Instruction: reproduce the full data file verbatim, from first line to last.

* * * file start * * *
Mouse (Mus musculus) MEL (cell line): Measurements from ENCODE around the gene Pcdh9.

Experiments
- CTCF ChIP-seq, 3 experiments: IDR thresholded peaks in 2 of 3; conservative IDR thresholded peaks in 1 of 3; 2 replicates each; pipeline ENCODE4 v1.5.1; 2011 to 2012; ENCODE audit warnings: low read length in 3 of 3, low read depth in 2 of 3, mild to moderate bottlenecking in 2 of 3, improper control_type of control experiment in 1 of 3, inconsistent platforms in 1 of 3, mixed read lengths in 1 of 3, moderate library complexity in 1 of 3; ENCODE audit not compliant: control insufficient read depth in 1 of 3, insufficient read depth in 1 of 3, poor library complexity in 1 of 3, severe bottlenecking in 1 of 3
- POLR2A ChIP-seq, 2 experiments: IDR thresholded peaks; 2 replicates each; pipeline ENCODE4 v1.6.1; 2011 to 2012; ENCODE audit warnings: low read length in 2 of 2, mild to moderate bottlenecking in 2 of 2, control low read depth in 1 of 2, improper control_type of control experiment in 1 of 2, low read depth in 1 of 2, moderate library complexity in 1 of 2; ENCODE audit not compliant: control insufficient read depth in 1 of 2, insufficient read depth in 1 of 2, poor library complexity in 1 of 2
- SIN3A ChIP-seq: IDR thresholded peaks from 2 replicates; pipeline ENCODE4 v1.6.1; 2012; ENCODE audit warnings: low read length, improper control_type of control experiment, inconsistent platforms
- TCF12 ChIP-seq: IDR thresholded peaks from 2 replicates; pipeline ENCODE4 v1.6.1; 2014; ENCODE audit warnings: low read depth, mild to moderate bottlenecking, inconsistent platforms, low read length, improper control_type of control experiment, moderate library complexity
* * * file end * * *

Mouse (Mus musculus) MEL (cell line): Measurements from ENCODE around the gene Pcdh9.

Experiments
- CTCF ChIP-seq, 3 experiments: IDR thresholded peaks in 2 of 3; conservative IDR thresholded peaks in 1 of 3; 2 replicates each; pipeline ENCODE4 v1.5.1; 2011 to 2012; ENCODE audit warnings: low read length in 3 of 3, low read depth in 2 of 3, mild to moderate bottlenecking in 2 of 3, improper control_type of control experiment in 1 of 3, inconsistent platforms in 1 of 3, mixed read lengths in 1 of 3, moderate library complexity in 1 of 3; ENCODE audit not compliant: control insufficient read depth in 1 of 3, insufficient read depth in 1 of 3, poor library complexity in 1 of 3, severe bottlenecking in 1 of 3
- POLR2A ChIP-seq, 2 experiments: IDR thresholded peaks; 2 replicates each; pipeline ENCODE4 v1.6.1; 2011 to 2012; ENCODE audit warnings: low read length in 2 of 2, mild to moderate bottlenecking in 2 of 2, control low read depth in 1 of 2, improper control_type of control experiment in 1 of 2, low read depth in 1 of 2, moderate library complexity in 1 of 2; ENCODE audit not compliant: control insufficient read depth in 1 of 2, insufficient read depth in 1 of 2, poor library complexity in 1 of 2
- SIN3A ChIP-seq: IDR thresholded peaks from 2 replicates; pipeline ENCODE4 v1.6.1; 2012; ENCODE audit warnings: low read length, improper control_type of control experiment, inconsistent platforms
- TCF12 ChIP-seq: IDR thresholded peaks from 2 replicates; pipeline ENCODE4 v1.6.1; 2014; ENCODE audit warnings: low read depth, mild to moderate bottlenecking, inconsistent platforms, low read length, improper control_type of control experiment, moderate library complexity